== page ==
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dabit3 profile image
Nader Dabit Author

I agree re: docs. $250 is not a lot for some people, but a significant investment for others, so not really knowing what you're getting into will probably (imo) lead to even less sales for them.

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ug02fast profile image
Arthur Zhuk

/2. Complete control over the request from an SSR route

in next all you need to do is call
res.setHeader('Cache-Control', 's-maxage=60, stale-while-revalidate')
to set the header.

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xyn profile image
Mydrax

Isn't this header native to Vercel though? Regardless, you can still accomplish this to a certain extent using a data fetching library like useSWR, no?

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dabit3 profile image
Nader Dabit Author

Ah interesting, thanks for this. I'll also update the post with more info directly from the docs to add more context around how to manage the response.

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ryanflorence profile image
Ryan Florence

A little context. The current release is a "Supporter Preview". We aren't trying to get large adoption and actually have a limit on the number of licenses. It's still too early to compare to Next.js I think.

But yeah, nested routes are a big part of it. Another focus of ours is being able to sneak into existing stacks and growing, rather than owning the app and deployment (Next apps are best on Vercel). After a couple more features are built, there will be more to talk about, but it's really too early to make solid distinctions.

I'd like to emphasize though, we're not "coming for Next", and we actually think Next is a great framework. Additionally, we're working with Vercel for a zero config deployment of Remix apps to Vercel.

Our target is the millions of React Router apps out there, not Next.

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ryansolid profile image
Ryan Carniato

I've been so out of the loop. I assumed everyone had routing solutions like this already. This nested routing technique originated in Ember Router back in 2012 to the best of my knowledge. Since then Vue and Nuxt Router are based on this but I guess it makes sense it hasn't really come into the React ecosystem (except way back in React Router 1.0 I think). With a VDOM you can sort hand waive about the rerendering the top level of the page where you don't have that with reactive libraries that have to repay the creation cost.

I also didn't realize that other libraries weren't server rendering these nested routes. The real question though that I pose as someone who has been using these techniques in my libraries for years. Has remix solved the cascading data issue usually associated with these patterns. I guess from a server only perspective it's trivial, but on the client it means breaking apart the data and the component view code so that the view code can be code split but the data loading happens on the main chunk. Then it's just a matter of good render-as-you-fetch patterns.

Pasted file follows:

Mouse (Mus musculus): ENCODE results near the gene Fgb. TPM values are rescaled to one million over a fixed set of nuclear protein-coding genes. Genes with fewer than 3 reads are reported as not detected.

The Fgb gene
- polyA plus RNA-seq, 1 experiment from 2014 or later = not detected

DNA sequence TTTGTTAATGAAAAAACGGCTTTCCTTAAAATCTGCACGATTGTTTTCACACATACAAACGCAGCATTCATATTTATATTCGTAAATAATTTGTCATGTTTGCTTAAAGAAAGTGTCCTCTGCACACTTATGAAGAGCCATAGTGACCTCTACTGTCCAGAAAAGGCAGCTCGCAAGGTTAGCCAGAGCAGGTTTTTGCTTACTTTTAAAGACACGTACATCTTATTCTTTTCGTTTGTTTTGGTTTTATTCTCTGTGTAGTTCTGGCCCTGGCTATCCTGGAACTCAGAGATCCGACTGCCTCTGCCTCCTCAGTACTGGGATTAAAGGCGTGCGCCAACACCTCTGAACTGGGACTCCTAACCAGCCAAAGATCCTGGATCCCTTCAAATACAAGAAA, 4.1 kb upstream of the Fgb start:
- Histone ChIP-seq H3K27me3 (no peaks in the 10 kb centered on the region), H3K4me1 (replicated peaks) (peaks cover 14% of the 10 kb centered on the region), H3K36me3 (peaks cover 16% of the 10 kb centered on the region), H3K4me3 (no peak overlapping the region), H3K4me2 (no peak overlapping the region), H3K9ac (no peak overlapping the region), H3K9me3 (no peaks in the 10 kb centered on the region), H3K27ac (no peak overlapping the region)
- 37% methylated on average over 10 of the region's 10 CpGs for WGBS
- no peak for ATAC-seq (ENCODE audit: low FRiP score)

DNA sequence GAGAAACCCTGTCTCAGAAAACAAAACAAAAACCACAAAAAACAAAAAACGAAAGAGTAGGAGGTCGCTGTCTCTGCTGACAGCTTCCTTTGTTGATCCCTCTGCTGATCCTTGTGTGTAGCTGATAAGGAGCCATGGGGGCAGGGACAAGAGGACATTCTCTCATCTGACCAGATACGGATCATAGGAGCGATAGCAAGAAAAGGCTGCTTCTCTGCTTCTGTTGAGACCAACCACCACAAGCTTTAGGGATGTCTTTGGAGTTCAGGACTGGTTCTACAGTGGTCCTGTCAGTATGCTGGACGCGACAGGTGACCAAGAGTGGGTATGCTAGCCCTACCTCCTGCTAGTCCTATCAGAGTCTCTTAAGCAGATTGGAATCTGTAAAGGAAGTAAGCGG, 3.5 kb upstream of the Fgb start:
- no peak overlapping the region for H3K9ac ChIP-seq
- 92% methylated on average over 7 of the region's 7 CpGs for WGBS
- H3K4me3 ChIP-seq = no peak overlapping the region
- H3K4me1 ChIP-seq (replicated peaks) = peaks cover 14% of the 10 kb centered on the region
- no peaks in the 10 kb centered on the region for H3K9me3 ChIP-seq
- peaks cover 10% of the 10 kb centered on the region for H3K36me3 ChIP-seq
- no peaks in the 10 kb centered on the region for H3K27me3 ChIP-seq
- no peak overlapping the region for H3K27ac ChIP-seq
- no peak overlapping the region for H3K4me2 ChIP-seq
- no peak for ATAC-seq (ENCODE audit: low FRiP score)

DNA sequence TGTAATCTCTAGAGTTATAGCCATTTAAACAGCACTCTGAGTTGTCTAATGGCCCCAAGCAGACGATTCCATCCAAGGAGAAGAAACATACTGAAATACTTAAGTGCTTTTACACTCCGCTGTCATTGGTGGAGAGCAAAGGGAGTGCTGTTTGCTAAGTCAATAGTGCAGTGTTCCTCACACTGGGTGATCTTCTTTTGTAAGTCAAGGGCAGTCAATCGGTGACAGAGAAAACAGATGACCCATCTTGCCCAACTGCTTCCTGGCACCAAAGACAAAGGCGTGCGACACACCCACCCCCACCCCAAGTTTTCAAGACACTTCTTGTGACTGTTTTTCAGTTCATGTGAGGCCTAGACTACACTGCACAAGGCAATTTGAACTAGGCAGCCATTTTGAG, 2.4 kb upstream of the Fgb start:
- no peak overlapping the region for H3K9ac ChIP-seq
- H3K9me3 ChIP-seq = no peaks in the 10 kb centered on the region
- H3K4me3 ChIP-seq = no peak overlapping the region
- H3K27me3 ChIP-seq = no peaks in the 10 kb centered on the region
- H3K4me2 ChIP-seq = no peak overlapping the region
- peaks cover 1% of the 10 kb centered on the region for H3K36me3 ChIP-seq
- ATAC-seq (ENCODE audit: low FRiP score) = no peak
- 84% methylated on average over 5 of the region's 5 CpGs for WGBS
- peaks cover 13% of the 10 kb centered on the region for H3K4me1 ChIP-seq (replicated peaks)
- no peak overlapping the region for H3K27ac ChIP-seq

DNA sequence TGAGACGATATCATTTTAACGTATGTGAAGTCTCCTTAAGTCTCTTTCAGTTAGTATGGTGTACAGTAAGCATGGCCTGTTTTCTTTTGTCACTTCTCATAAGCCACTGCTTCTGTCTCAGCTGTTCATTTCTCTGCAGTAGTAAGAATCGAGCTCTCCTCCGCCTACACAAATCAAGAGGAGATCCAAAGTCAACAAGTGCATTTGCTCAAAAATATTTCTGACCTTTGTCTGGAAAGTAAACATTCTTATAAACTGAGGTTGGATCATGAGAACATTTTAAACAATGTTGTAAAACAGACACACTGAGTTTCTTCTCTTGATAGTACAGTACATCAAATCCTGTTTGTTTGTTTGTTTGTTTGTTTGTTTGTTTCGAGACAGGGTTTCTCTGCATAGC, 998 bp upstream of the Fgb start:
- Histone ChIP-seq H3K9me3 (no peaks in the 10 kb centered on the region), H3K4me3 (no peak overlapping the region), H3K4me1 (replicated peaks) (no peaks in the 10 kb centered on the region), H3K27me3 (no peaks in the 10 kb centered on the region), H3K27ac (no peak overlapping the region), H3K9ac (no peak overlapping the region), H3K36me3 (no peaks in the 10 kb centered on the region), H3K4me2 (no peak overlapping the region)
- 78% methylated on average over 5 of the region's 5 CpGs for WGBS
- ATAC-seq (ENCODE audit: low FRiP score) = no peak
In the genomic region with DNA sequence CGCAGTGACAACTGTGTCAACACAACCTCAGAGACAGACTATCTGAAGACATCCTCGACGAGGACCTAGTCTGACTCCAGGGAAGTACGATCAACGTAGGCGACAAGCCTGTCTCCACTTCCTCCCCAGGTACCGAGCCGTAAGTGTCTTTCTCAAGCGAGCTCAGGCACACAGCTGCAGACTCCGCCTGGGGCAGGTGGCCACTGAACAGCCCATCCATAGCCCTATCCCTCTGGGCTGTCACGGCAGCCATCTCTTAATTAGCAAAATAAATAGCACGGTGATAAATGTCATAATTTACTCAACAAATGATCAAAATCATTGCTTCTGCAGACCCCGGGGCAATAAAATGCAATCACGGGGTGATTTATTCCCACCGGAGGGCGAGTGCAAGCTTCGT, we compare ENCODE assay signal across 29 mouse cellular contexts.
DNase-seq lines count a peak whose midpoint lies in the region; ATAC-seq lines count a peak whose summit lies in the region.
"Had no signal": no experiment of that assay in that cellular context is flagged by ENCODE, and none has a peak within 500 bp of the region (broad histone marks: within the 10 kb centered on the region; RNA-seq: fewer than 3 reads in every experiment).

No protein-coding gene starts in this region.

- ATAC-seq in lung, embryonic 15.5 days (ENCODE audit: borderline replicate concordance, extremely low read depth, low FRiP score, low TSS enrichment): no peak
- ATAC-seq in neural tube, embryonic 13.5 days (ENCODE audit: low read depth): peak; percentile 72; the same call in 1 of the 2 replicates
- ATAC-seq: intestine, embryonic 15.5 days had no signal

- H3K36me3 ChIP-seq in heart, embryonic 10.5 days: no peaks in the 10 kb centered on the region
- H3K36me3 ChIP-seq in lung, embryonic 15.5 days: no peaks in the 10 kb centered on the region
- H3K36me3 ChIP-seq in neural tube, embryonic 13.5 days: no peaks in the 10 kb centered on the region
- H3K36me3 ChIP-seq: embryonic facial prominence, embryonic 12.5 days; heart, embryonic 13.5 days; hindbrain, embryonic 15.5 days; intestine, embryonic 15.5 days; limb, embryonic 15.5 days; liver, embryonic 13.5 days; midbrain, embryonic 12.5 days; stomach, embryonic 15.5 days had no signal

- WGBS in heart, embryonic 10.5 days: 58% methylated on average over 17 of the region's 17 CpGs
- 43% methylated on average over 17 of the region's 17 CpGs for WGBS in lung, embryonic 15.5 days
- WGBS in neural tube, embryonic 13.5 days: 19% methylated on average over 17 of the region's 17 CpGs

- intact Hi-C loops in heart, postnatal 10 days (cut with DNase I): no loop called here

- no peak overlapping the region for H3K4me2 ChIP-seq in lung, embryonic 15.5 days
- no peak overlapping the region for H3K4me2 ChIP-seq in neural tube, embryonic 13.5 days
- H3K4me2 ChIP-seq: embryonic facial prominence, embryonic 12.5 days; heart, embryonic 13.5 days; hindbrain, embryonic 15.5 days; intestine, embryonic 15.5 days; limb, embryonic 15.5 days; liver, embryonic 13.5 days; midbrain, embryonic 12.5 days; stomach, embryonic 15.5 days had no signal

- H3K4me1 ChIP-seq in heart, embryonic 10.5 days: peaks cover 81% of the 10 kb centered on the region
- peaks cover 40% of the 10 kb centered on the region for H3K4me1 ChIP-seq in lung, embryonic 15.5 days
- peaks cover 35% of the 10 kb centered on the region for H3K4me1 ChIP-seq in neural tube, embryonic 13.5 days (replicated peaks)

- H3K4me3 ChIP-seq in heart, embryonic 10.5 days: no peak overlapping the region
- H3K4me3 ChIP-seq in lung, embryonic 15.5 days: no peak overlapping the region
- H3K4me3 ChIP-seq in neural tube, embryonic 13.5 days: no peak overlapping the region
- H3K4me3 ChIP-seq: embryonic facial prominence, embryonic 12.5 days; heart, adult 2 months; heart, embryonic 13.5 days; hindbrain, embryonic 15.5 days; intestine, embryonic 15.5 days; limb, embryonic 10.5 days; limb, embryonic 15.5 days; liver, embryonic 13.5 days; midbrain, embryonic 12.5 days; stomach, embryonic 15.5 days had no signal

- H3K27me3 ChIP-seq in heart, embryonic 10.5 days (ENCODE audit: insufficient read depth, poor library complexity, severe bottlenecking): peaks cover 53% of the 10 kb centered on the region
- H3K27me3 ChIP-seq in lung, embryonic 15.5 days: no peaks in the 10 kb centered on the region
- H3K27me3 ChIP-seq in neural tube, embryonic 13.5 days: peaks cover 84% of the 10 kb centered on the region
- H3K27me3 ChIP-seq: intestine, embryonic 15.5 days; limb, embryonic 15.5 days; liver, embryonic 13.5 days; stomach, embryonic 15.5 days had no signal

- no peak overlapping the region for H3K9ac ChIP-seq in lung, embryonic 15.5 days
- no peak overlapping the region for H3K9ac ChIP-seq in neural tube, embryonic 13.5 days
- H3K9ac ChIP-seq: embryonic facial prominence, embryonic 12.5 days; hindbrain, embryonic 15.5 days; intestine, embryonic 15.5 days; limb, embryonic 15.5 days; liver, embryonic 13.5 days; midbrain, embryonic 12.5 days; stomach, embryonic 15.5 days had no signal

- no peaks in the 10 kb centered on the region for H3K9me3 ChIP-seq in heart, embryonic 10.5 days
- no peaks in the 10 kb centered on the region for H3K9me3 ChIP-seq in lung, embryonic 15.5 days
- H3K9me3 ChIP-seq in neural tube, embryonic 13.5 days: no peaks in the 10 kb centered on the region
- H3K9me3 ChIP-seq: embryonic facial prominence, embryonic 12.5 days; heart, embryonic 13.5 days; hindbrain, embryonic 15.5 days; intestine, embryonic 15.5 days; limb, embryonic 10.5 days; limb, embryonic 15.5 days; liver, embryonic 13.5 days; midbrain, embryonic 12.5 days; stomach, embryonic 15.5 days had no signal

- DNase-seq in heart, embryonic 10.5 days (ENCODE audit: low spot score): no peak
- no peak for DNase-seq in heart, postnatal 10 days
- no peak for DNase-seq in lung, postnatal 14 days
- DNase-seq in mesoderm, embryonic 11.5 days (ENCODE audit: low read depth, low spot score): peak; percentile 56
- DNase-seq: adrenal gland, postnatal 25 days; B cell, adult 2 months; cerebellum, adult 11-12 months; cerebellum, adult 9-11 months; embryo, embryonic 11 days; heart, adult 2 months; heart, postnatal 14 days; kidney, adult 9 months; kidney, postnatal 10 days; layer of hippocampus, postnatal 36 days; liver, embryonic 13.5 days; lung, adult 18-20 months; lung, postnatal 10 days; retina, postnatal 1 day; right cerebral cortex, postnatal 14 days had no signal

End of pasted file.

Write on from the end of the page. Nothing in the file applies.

I'm not here to solicit though, I'm just generally interested in learning about ReMix and it feels like a lot of things I would have assumed already existing in the React ecosystem are showing up here for the first time and that's exciting.

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ryanflorence profile image
Ryan Florence

Great question about data and nested routes. We've done some smart optimizations around that (well, I think they're smart anyway!).

If the layout persists between route transitions, then the resources for those layouts are not refetched, only the changed routes resources are fetched.

Also, the data, code split route module, and styles are fetched in parallel. We don't need the module to know the data, because our server already knows the hierarchy.

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swyx profile image
shawn swyx wang 🇸🇬

There is no SSG

i like the boldness of their approach here. you don't NEED an SSG if you do caching right. the trick is to do caching right. Netlify bets against it, MJ and Ryan are betting for it.

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dabit3 profile image
Nader Dabit Author

Yeah I've been thinking more and more about this, but I think you've summed it up really well here.

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kylemathews profile image
Kyle Mathews

Zoom back a bit and it's all just caching :-D

SSGs just say treat caching/data-invalidation as a build-time concern (like code changes) not as a run-time concern as then you're not dealing w/ bugs w/ caching in a production environment. It's safer and easier to update your data cache through a build process. This of course doesn't always scale but for small to medium sites it's very nice.